Margaret Ruthven Lang 1867-1972
Margaret Ruthven Lang, daughter of B. J. Lang of Boston, was born in Boston, November 27, 1867.
She began the study of pianoforte under one of her father’s pupils, and later continued it under his direction. Some time after this she began the study of the violin with Louis Schmidt of Boston, and continued under Drechler and Abel in Munich during the winters of 1886-87. While in Munich she also studied composition with Gluth.
On returning to Boston in 1887 she took up the study of orchestration with G. W. Chadwick, from which time she wrote a large number of compositions, many of which have had great success. Her Dramatic Overture, Op. 12, No. 4, was performed by the Boston Symphony Orchestra under Mikisch on April 8, 1893; her overture Witichis No. 1, Op. 10, was performed in Chicago under Theodore Thomas, by an orchestra of one hundred, at two concerts in July and August, 1893, and at a third concert in August under Bendix.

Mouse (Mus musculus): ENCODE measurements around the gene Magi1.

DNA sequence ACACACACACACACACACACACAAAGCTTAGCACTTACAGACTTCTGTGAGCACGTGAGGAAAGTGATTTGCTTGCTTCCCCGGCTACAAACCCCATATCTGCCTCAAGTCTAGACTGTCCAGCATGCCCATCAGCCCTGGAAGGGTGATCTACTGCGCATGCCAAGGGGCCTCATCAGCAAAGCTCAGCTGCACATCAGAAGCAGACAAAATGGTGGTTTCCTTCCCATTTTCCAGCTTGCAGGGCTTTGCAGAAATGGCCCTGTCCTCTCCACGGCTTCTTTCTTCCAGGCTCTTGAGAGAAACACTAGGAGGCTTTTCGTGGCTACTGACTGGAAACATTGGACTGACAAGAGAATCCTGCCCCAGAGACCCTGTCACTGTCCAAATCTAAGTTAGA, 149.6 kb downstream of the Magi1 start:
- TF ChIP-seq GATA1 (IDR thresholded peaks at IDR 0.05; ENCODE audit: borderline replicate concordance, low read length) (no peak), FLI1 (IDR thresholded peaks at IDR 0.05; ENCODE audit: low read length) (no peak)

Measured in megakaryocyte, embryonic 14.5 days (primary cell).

Of other works for orchestra composed later are two arias, one for alto, Phoebus’s Denunciation of the Furies at his Delphian Shrine. She has also created in manuscript several unfinished pieces, part-songs, a cantata for chorus, solos, orchestra, and a string quartet.
Among her published compositions are thirty-five songs, two works of considerable size for male voices, entitled The Jumblies and a Boatman’s Hymn, which were sung by the Apollo Club of Boston; Love Plumes his Wings, for female chorus, which was sung by the Cecilia Society of Boston and elsewhere; and several part-songs.
Among the most notable of her published songs might well be mentioned:
- King Olaf’s Lillies, Op. 15
- Spinning Song
- Three songs of the East Op. 8
- Three songs for low voice Op. 6
- Three songs of the Night Op. 7
- My Lady Jacqueminot
Among her greatest successes is a suite for the pianoforte, entitled Petit Roman.